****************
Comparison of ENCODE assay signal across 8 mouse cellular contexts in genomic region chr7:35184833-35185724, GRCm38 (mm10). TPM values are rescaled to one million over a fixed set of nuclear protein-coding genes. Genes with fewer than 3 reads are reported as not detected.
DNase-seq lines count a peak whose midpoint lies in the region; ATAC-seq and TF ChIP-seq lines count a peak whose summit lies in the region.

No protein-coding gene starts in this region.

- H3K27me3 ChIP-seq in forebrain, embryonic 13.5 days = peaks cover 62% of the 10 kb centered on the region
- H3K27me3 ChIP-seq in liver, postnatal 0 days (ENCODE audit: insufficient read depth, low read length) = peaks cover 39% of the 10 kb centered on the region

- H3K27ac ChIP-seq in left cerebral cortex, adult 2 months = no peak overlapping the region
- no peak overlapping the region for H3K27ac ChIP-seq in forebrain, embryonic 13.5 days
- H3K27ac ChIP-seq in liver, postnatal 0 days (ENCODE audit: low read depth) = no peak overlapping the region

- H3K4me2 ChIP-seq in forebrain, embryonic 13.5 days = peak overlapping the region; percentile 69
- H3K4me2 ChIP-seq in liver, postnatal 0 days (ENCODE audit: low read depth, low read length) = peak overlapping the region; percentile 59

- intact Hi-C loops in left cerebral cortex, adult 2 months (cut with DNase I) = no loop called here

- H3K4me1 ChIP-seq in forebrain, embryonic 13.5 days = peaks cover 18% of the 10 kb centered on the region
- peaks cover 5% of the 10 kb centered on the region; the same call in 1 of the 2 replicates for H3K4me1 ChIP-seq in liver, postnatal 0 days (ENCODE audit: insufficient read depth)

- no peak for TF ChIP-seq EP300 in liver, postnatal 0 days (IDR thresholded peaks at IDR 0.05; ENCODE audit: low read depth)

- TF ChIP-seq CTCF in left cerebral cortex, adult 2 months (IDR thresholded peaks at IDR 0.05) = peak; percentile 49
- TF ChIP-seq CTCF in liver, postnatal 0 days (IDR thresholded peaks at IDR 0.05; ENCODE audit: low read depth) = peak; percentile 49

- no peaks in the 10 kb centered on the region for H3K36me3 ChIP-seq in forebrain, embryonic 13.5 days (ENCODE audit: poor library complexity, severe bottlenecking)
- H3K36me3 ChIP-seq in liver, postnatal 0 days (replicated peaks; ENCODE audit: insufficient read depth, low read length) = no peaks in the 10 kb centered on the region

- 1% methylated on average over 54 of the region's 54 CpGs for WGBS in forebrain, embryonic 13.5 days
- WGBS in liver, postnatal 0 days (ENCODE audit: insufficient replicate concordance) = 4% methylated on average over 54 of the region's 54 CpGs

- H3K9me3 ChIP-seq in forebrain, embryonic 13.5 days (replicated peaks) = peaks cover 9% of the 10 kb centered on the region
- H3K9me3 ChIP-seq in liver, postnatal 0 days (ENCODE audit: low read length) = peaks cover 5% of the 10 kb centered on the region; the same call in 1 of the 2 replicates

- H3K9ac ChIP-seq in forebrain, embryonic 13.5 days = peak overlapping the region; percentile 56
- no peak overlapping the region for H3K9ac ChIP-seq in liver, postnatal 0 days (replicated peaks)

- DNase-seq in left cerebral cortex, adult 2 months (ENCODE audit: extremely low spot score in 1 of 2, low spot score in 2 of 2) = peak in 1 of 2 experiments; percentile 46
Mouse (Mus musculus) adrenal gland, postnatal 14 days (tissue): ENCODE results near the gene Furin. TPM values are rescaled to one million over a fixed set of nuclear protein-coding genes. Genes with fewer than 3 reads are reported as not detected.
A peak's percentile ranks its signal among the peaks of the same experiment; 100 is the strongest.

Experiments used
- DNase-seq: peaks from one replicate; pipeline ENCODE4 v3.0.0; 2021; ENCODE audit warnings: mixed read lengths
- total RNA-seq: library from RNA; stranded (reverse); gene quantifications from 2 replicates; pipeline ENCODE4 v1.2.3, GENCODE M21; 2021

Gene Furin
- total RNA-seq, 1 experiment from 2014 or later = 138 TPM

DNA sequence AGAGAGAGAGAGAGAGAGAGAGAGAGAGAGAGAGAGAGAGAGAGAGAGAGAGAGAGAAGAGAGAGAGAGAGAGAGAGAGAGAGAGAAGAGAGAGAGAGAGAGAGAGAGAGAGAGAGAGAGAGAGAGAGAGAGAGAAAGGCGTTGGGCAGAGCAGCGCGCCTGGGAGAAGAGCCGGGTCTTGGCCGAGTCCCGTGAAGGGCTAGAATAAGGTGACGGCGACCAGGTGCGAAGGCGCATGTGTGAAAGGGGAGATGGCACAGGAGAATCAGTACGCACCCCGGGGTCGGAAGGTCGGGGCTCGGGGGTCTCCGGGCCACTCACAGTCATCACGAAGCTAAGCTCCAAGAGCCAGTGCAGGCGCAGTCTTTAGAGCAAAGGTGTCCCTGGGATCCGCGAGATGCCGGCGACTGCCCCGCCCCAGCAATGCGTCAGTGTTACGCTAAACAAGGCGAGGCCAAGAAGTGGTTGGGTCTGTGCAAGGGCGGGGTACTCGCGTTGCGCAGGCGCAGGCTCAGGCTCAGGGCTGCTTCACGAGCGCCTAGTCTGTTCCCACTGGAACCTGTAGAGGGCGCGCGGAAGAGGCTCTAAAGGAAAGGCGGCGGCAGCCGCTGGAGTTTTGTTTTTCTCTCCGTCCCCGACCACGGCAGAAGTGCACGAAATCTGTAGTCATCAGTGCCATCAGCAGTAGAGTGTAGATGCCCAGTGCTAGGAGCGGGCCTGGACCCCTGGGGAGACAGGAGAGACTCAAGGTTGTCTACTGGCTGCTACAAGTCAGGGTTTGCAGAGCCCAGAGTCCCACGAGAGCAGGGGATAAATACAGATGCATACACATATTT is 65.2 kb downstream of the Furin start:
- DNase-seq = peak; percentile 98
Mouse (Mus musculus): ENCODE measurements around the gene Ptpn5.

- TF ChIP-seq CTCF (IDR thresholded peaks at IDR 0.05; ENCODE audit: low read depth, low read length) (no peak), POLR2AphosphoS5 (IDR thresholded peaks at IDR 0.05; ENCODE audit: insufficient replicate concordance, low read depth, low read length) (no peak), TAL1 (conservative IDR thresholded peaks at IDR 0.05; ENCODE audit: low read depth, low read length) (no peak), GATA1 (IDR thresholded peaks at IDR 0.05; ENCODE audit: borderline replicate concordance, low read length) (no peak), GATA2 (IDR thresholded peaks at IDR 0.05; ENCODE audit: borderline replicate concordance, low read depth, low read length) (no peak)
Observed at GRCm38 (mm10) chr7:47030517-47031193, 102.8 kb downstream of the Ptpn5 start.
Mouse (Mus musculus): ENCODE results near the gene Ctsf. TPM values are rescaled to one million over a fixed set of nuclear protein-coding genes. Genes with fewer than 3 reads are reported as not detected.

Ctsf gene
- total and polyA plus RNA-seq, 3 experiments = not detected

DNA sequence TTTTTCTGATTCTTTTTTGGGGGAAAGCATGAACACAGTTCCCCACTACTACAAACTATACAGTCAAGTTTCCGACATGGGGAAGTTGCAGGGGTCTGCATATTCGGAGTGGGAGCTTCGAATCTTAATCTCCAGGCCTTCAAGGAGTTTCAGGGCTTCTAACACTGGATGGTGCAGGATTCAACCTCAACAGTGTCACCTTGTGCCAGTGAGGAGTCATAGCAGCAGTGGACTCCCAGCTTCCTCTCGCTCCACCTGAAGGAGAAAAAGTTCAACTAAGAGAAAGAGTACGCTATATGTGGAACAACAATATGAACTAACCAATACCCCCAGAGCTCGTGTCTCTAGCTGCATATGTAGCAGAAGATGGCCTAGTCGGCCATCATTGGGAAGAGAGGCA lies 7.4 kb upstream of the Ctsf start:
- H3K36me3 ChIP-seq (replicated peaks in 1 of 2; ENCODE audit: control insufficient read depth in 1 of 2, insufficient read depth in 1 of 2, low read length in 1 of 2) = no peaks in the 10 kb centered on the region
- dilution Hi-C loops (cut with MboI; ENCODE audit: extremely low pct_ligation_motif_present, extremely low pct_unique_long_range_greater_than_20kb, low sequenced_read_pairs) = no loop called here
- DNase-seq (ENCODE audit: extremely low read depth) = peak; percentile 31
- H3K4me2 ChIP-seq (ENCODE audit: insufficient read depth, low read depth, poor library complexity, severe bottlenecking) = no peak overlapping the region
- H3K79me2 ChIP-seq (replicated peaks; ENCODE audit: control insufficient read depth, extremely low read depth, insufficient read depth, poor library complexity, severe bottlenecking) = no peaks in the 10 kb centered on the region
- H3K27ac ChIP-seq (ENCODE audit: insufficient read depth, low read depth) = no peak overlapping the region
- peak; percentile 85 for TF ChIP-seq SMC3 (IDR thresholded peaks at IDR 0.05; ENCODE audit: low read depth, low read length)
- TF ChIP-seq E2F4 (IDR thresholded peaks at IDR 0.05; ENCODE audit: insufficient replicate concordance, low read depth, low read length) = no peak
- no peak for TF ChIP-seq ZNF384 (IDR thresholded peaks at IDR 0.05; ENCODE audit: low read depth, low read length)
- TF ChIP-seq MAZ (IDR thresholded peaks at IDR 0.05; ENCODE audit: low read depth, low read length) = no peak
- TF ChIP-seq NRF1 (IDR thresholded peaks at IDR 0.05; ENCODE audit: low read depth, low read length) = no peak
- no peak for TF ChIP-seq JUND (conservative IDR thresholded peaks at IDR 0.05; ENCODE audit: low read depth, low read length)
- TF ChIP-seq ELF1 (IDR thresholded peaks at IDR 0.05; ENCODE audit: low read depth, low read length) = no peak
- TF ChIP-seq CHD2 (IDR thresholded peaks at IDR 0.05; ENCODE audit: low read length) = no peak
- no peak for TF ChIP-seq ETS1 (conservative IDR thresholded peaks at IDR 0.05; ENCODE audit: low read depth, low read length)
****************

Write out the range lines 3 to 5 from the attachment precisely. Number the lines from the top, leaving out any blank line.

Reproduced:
No protein-coding gene starts in this region.

- H3K27me3 ChIP-seq in forebrain, embryonic 13.5 days = peaks cover 62% of the 10 kb centered on the region
- H3K27me3 ChIP-seq in liver, postnatal 0 days (ENCODE audit: insufficient read depth, low read length) = peaks cover 39% of the 10 kb centered on the region